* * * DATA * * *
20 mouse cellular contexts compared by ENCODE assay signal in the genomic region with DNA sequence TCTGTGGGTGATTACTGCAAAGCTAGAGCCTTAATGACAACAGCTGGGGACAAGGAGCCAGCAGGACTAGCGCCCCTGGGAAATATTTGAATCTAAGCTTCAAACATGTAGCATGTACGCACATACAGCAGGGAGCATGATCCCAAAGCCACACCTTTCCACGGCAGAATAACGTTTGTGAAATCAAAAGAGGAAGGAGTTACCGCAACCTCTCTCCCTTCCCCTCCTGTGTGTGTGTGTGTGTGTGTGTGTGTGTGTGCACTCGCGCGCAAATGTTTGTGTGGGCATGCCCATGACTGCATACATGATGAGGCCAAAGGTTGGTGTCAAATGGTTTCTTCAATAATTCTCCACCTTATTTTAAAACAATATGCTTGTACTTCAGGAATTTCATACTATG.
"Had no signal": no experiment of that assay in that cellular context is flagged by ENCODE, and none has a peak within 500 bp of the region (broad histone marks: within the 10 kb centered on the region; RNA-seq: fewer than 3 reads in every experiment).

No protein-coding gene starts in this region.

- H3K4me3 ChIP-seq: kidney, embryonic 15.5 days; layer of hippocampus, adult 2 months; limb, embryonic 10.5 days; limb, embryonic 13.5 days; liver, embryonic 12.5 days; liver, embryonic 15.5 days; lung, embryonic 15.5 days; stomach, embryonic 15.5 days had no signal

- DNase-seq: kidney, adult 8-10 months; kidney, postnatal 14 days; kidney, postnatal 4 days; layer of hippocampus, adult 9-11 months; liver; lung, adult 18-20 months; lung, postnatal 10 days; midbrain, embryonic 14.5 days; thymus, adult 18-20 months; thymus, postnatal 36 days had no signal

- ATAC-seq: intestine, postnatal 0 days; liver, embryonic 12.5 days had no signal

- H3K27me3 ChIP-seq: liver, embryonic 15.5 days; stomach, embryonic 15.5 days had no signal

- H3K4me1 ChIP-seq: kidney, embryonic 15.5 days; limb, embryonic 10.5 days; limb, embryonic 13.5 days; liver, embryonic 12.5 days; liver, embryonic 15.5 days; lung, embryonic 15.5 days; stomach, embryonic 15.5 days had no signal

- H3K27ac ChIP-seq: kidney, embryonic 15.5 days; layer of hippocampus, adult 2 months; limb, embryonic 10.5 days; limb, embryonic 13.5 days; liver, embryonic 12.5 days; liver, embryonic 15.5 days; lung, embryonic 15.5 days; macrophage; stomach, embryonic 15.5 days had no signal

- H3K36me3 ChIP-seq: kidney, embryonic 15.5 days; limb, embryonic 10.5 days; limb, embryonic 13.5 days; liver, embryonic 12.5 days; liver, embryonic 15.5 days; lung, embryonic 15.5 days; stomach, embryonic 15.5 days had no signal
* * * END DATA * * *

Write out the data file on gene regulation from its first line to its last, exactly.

20 mouse cellular contexts compared by ENCODE assay signal in the genomic region with DNA sequence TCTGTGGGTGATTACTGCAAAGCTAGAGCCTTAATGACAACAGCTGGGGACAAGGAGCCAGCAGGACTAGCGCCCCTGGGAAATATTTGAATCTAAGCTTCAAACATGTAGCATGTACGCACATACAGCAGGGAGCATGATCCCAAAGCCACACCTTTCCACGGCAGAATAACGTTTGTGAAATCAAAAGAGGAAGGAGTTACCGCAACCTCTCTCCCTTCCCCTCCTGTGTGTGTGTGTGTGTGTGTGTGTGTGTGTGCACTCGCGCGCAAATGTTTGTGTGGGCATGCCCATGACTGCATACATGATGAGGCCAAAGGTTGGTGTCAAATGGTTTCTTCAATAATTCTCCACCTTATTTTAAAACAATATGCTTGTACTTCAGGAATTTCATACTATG.
"Had no signal": no experiment of that assay in that cellular context is flagged by ENCODE, and none has a peak within 500 bp of the region (broad histone marks: within the 10 kb centered on the region; RNA-seq: fewer than 3 reads in every experiment).

No protein-coding gene starts in this region.

- H3K4me3 ChIP-seq: kidney, embryonic 15.5 days; layer of hippocampus, adult 2 months; limb, embryonic 10.5 days; limb, embryonic 13.5 days; liver, embryonic 12.5 days; liver, embryonic 15.5 days; lung, embryonic 15.5 days; stomach, embryonic 15.5 days had no signal

- DNase-seq: kidney, adult 8-10 months; kidney, postnatal 14 days; kidney, postnatal 4 days; layer of hippocampus, adult 9-11 months; liver; lung, adult 18-20 months; lung, postnatal 10 days; midbrain, embryonic 14.5 days; thymus, adult 18-20 months; thymus, postnatal 36 days had no signal

- ATAC-seq: intestine, postnatal 0 days; liver, embryonic 12.5 days had no signal

- H3K27me3 ChIP-seq: liver, embryonic 15.5 days; stomach, embryonic 15.5 days had no signal

- H3K4me1 ChIP-seq: kidney, embryonic 15.5 days; limb, embryonic 10.5 days; limb, embryonic 13.5 days; liver, embryonic 12.5 days; liver, embryonic 15.5 days; lung, embryonic 15.5 days; stomach, embryonic 15.5 days had no signal

- H3K27ac ChIP-seq: kidney, embryonic 15.5 days; layer of hippocampus, adult 2 months; limb, embryonic 10.5 days; limb, embryonic 13.5 days; liver, embryonic 12.5 days; liver, embryonic 15.5 days; lung, embryonic 15.5 days; macrophage; stomach, embryonic 15.5 days had no signal

- H3K36me3 ChIP-seq: kidney, embryonic 15.5 days; limb, embryonic 10.5 days; limb, embryonic 13.5 days; liver, embryonic 12.5 days; liver, embryonic 15.5 days; lung, embryonic 15.5 days; stomach, embryonic 15.5 days had no signal